Northern Ireland Secretary Owen Paterson has said he is surprised by the reaction of Stormont politicians to the government's Spending Review.
The coalition has been accused of breaking promises of £18bn funding for NI made by Gordon Brown in 2007.
Mr Paterson said the capital fund had been reduced but they were otherwise "carrying on where he left off".
"David Cameron and I really have got the interests of Northern Ireland at heart," he said.
He cited the rescue money pledged to the collapsed Presbyterian Mutual Society, saying they had delivered "the exact formula asked of us".
Ministers from the Northern Ireland Executive are to meet on Friday to discuss what to do next.
"This is a team game and today the executive has got to sit down and work within the budget, as has every council and department across the UK," said Mr Paterson.
The Conservative minister said he was in favour of selling assets to raise money, but this was a decision for Stormont.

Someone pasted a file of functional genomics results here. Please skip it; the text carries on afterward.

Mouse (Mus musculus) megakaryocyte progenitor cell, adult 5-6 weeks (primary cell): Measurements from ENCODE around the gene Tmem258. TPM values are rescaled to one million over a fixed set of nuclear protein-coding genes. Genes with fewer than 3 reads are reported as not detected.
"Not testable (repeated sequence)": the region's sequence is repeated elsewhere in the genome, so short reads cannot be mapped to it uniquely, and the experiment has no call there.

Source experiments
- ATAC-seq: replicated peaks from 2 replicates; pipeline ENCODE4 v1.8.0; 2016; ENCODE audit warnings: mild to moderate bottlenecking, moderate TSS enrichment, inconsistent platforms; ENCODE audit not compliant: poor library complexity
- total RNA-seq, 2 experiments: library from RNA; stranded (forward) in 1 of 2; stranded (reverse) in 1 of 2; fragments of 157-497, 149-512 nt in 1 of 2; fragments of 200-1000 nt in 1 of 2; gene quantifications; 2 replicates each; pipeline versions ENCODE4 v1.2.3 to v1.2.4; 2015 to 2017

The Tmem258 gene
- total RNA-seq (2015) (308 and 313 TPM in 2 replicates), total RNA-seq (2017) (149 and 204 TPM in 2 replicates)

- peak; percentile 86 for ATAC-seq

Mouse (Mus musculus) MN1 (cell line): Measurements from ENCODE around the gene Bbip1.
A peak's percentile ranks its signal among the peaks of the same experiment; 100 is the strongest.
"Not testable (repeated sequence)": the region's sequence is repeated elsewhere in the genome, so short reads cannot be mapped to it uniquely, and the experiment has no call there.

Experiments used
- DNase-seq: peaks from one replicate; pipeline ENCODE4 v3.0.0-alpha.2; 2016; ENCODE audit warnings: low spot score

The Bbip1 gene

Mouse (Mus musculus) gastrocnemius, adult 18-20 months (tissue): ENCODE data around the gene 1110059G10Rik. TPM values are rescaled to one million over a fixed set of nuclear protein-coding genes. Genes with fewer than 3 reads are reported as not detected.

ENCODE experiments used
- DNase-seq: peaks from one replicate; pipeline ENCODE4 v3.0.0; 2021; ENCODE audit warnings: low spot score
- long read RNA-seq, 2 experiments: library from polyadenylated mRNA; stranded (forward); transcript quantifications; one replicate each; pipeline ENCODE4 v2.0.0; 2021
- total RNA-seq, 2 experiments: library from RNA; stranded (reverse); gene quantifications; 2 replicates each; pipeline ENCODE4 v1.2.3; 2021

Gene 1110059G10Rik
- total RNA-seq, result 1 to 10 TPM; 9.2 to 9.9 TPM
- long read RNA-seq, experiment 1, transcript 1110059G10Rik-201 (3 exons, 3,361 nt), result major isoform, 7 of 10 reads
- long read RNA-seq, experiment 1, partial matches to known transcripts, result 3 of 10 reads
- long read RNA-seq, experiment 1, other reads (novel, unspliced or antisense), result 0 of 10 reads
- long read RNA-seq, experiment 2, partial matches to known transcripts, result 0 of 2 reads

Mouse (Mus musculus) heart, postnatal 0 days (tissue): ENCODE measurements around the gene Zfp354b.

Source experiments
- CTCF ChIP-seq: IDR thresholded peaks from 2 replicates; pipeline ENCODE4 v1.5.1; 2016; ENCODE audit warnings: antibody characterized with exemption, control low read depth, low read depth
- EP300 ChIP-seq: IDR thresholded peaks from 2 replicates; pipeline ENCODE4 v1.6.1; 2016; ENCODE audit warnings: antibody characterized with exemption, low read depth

"The executive has some decisions to make today on the basis of a settlement which frankly is a lot, lot better than virtually every other department across the UK," he said.
"Is there a single person who doesn't think that if the executive sits down and works together, it can't save 1.7p in the pound in each of the next four years?"
Northern Ireland's Department of Finance is at odds with the Treasury over the extent of the cuts.
Stormont Finance Minister Sammy Wilson arrived at an overall figure of £4bn by taking annual reductions in the Northern Ireland grant in each of the next four years and adding them together
The Treasury says the cut is less than half of that - it arrives at its figure by comparing the NI grant for this financial year to what it will be in 2014/15.